More tests for Trump’s influence in the GOP

Former President Donald Trump’s picks swept the primaries last week in Ohio, but this week’s contests present another test of his influence – especially when the candidate is tainted by scandal.

So far, with the polls closed in both Nebraska and West Virginia, the two states holding primaries on Tuesday night, one Trump-approved candidate has prevailed.

In West Virginia’s 2nd Congressional District, Trump-backed Republican Alex Mooney beat fellow Republican David McKinley. The two congressmen were drawn into the same House seat after the state lost a congressional district after the 2020 Census.

McKinley, a six-term Republican congressman and seventh-generation West Virginian, had the backing of popular Governor Jim Justice and Democratic Senator Joe Manchin. In an unusual development, one of the key issues was infrastructure spending — but in this case, the favored candidate was the one who voted against the bipartisan infrastructure bill, Mooney, and McKinley, who voted for the package, lost. Trump, who won every county in the state in 2020, backed Mooney because of that “no” vote. 

McKinley said in a statement Tuesday night that he was “proud that I have always stood up for what’s right for West Virginia — even when it hurt me politically,” alluding to his infrastructure vote. 

Former President Trump Rallies Supporters In Nebraska
Campaign posters supporting Nebraska candidate for governor Charles Herbster decorate the grounds of the I-80 Speedway prior to the start of a rally with former President Donald Trump on May 01, 2022 in Greenwood, Nebraska. 

Scott Olson / Getty Images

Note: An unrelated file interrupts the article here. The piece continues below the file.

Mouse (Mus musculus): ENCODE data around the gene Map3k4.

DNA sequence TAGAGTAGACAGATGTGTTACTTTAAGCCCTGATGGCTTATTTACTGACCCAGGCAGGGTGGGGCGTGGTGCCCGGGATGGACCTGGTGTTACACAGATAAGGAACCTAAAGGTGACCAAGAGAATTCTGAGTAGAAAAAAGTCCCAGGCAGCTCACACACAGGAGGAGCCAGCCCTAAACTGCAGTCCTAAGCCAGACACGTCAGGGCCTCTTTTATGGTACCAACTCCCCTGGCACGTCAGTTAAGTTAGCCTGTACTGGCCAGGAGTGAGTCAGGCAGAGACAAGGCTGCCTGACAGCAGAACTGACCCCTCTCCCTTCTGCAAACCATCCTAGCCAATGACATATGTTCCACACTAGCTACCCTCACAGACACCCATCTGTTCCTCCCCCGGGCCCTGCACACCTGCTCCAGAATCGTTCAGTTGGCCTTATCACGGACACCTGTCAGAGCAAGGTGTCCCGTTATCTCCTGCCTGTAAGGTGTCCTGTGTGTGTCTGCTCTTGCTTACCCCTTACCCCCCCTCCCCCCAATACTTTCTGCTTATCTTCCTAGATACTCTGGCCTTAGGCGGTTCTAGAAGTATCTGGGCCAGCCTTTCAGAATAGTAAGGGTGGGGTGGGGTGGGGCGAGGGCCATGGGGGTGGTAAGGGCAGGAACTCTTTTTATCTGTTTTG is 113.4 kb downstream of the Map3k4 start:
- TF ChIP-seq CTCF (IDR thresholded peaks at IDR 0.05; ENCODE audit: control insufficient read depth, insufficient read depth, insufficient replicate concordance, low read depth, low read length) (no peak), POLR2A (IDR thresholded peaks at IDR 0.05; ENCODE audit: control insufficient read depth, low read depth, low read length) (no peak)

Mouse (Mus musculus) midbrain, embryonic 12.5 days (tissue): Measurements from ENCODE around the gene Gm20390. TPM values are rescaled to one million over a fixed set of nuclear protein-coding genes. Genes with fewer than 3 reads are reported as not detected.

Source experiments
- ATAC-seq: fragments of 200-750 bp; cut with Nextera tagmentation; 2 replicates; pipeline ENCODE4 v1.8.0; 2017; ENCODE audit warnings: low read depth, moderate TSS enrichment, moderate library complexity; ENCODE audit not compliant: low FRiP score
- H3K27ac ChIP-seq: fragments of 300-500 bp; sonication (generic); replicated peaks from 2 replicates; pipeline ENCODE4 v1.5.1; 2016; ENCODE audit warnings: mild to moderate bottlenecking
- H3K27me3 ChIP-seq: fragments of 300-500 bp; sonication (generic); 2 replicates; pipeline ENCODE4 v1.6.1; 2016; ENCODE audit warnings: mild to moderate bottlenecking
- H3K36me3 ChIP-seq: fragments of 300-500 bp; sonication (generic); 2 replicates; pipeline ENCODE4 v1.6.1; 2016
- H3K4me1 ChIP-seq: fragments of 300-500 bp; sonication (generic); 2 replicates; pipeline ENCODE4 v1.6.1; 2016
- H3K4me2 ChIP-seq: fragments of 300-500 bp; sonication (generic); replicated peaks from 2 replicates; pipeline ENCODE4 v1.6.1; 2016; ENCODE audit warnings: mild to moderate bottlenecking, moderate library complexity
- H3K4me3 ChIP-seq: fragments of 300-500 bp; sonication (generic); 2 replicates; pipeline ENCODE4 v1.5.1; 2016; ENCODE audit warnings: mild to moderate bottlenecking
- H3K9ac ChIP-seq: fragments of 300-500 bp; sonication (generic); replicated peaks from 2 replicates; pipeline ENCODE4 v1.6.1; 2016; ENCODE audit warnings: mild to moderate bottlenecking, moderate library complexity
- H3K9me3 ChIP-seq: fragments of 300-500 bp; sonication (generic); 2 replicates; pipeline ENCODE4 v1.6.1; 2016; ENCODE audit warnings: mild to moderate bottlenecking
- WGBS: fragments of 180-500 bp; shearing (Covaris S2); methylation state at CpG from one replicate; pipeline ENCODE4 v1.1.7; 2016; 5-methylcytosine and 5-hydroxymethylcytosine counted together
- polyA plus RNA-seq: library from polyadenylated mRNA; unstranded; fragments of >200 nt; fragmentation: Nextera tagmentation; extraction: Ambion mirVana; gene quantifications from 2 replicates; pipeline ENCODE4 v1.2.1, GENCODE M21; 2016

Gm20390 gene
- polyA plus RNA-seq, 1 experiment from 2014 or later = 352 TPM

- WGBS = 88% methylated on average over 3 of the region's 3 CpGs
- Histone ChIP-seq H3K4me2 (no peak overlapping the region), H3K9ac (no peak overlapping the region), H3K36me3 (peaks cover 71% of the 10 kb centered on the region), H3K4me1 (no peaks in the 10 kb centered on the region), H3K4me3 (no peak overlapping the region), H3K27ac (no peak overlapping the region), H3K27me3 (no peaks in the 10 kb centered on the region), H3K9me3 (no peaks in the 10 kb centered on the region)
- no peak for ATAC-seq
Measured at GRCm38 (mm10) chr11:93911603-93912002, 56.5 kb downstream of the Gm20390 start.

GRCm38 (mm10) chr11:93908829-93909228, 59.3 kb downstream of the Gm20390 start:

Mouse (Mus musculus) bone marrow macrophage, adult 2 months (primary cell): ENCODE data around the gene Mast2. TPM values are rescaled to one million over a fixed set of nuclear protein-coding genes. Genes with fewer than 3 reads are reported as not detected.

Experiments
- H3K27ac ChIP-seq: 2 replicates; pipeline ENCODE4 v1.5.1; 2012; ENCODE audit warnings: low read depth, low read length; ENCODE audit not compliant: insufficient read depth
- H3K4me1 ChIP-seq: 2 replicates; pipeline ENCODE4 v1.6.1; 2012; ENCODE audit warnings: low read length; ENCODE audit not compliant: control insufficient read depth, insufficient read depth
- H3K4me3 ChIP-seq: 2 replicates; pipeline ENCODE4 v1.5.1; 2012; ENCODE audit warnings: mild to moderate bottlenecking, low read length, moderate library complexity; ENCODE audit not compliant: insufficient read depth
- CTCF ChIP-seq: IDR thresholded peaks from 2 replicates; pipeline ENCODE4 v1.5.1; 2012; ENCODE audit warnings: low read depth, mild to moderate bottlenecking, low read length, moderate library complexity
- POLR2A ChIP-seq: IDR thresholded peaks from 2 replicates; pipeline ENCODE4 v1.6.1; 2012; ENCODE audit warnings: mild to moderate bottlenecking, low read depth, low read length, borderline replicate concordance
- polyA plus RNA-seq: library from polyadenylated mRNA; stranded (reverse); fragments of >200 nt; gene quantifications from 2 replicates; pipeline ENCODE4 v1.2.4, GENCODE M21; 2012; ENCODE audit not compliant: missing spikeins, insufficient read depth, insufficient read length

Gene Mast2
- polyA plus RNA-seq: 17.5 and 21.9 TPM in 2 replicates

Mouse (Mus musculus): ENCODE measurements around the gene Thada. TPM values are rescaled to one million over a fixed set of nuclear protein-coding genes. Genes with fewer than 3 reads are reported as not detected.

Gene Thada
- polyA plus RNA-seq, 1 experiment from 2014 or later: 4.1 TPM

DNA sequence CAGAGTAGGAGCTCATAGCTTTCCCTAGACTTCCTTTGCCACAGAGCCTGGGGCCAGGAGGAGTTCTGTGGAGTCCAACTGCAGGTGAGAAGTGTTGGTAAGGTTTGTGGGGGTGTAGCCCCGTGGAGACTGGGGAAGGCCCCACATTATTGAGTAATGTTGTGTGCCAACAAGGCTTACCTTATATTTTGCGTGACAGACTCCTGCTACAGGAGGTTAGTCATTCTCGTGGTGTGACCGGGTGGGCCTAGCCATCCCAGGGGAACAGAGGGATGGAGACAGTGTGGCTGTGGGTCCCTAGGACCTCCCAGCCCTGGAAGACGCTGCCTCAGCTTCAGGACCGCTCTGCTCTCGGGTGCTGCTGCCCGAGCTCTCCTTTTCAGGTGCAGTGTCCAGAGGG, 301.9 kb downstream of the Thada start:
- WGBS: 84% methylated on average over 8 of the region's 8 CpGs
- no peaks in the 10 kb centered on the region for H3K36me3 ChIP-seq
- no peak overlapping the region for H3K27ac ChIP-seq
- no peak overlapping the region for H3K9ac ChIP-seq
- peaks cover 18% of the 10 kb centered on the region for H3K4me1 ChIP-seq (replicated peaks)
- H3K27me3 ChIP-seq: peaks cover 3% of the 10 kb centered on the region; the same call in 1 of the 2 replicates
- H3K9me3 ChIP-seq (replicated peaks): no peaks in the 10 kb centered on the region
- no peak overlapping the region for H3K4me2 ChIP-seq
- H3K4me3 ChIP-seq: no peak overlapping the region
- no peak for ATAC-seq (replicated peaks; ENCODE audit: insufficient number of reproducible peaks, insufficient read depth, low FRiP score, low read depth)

“The groundwork we have laid over the last twelve years has paved the way for a more prosperous and diverse West Virginia economy,” McKinley said. 

David McIntosh, president for the Club for Growth PAC, an outside GOP group that backed Mooney, said in a statement that Mooney’s win “is a clear sign that Republicans want their Members of Congress to be real conservatives as opposed to moderate RINOS.”

The incumbent versus incumbent matchup between McKinley and Mooney is one of five this year. 

In the primary for the GOP nomination in the Nebraska governor’s race, Trump has endorsed longtime ally Charles Herbster, who has been accused of groping by multiple women, including two who have spoken of their experiences openly.  

Herbster has denied the allegations, and his campaign manager told The Nebraska Examiner, which first reported the allegations, that it was “a political hit-piece built on 100% false and baseless claims.”

At a rally last week in Nebraska, Trump called Herbster a “good man.” 

“He’s been badly maligned, and it’s a shame,” Trump said of Herbster. “I defend people when I know they’re good.”

Herbster is facing two opponents: state Senator Brett Lindstrom and businessman and University of Nebraska Regent Jim Pillen, who has the endorsement of the influential current Republican governor, Pete Ricketts, and longtime Nebraska football coach Tom Osborne.

Nebraska Secretary of State Bob Evnen told CBS Omaha affiliate KMTV that he projects a 35% statewide turnout Tuesday, which would be the highest since 2006.

In Nebraska’s 1st Congressional District, the seat formerly occupied by  Rep. Jeff Fortenberry, who resigned in March after he was convicted of lying to federal authorities about an illegal campaign donation from a foreign national, state Sen. Mike Flood won. Flood, who had three challengers, had received endorsements from Ricketts and former Nebraska Governor Dave Heineman. 

He faces Democrat state Senator Patty Pansing Brooks, who won the Democratic primary Tuesday night, in November. The two are also running in a separate race on June 28 to fill out the remainder of Fortenberry’s term. 

Scott MacFarlane and Sarah Ewall-Wice contributed to this report. 



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